Anton van Kalmthout obtained his doctoral degree at Tilburg University, and holds the position of Professor in Criminal and Migration Law, also at Tilburg University. He has played an active role in a number of institutions, including the Dutch Probation and Legal Aid organisations, and he was Chairman of the Supervisory Board of Tilburg Prison for 15 years.
Prof van Kalmthout has been active as an expert since 1993, for the Council of Europe, the Netherlands Helsinki Committee, the Open Society Institute and the European Union. In this capacity, he was a member of delegations to Armenia, Romania, Georgia, Azerbaijan, Lithuania, Estonia, Croatia, Russia, Czech Republic, Slovakia, White Russia, Bulgaria and Macedonia. Under the authority of the above-mentioned organisations he has provided written comments on the Criminal Code, Code of Criminal Procedure and Penitentiary Regulations of Armenia, Azerbaijan, Estonia, Croatia and Slovakia. On behalf of the European Union he has written about human rights in Hungary. As an expert for the Council of Europe he was one of the authors of the European Probation Rules. He is a member of the Committee for the Prevention of Torture and Inhuman or Degrading Treatment of the Council of Europe.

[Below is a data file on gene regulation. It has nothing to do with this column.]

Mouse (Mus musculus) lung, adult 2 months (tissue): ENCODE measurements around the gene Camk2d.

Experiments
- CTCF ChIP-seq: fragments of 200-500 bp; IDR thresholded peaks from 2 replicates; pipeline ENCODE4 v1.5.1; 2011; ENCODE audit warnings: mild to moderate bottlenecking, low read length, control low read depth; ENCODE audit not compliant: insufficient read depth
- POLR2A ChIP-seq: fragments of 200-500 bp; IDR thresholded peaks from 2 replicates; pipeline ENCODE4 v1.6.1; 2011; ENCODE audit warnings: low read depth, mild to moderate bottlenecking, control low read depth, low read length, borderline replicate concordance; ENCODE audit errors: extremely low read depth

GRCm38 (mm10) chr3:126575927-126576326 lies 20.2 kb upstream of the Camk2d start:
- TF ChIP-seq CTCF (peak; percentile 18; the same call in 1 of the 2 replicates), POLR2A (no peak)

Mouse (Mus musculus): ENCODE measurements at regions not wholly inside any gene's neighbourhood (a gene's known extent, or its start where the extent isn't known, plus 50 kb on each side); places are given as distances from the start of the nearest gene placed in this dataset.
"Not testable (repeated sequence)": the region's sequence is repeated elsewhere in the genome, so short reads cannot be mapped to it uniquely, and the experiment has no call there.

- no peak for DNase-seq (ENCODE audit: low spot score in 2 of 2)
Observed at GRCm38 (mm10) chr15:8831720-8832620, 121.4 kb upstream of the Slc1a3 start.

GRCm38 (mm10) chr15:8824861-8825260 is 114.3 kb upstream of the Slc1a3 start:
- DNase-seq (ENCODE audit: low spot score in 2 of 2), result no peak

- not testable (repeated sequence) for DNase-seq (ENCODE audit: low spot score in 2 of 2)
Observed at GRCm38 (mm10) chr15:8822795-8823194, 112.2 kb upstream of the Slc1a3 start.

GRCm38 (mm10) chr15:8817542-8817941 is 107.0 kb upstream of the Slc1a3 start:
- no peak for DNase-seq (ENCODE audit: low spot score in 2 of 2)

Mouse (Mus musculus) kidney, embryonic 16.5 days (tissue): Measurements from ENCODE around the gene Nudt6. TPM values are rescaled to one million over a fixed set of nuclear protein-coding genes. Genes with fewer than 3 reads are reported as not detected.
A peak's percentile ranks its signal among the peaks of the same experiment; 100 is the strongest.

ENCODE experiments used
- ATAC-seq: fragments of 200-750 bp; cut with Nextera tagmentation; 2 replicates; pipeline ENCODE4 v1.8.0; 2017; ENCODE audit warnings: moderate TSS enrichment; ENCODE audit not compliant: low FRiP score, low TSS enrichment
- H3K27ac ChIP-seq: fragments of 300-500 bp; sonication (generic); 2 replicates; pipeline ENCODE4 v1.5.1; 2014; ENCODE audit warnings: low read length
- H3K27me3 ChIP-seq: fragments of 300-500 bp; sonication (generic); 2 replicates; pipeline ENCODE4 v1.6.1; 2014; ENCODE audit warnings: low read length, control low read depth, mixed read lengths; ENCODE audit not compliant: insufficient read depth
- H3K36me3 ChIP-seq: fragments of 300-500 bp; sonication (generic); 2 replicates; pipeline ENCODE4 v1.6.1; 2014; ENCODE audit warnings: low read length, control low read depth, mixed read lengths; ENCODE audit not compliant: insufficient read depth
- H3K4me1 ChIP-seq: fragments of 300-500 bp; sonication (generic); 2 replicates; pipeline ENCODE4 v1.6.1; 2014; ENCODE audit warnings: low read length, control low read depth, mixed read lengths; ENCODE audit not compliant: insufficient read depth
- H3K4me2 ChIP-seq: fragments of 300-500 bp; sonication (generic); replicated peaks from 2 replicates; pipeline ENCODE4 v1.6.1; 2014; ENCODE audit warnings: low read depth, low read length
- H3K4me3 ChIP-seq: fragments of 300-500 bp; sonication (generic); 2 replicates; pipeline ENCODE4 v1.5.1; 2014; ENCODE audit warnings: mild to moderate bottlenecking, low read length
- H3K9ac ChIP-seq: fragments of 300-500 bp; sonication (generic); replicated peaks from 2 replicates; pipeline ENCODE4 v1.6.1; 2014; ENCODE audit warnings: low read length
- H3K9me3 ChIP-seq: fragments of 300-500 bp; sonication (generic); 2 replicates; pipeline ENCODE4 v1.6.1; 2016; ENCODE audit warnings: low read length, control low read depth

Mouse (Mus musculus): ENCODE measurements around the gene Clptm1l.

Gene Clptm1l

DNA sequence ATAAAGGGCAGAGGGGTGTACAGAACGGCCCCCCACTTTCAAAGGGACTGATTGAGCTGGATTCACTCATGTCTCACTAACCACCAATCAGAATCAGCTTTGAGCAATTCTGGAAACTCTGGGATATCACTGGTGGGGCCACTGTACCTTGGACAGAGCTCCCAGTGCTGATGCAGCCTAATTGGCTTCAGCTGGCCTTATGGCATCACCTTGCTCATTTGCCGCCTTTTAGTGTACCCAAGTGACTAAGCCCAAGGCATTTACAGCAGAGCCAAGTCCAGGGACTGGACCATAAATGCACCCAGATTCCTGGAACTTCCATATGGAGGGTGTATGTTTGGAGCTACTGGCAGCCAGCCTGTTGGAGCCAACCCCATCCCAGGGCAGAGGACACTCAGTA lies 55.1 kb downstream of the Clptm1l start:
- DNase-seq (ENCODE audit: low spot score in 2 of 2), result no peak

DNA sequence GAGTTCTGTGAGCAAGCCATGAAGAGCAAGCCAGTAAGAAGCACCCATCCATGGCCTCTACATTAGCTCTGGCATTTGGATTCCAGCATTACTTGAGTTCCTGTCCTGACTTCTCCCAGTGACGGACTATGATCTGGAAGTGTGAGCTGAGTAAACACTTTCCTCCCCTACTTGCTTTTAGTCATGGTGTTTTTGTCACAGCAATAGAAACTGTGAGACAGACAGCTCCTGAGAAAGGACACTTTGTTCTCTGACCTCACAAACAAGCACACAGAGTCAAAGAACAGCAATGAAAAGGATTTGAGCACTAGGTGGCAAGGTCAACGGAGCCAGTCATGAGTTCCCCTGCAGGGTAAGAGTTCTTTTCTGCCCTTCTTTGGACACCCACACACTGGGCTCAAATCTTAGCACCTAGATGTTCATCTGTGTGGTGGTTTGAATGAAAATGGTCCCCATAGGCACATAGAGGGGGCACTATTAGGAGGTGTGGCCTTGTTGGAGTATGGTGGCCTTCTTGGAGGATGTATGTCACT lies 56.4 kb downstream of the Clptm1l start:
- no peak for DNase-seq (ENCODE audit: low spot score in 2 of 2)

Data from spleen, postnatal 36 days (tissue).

Prof van Kalmthout has published extensively on alternative sanctions in Europe, pre-trial detention in the EU, foreigners in European prisons, probation and probation services in Europe, sanction systems in the Member-States of the Council of Europe, and juvenile criminal law.
Board Member since 2016
David Fathi is a lawyer who has devoted more than 20 years of his professional career to the representation of prisoners and the struggle for a criminal justice system that is humane, progressive and rehabilitative.
From 2007 until 2010 he was the Director of the US program at Human Rights Watch where he supervised research and advocacy on the death penalty, prison conditions, racial discrimination, the rights of immigrants and other human rights issues. Since 2010 he has served as Director of the National Prison Project of the American Civil Liberties Union and from 2012 to 2015 he represented the American Civil Liberties Union in the negotiations leading to the adoption of the United Nations Revised Standard Minimum Rules for the Treatment of Prisoners (the ‘Nelson Mandela Rules’). The ACLU National Prison Project leads Stop Solitary, a national (and increasingly international) campaign to end the abuse of long-term solitary confinement.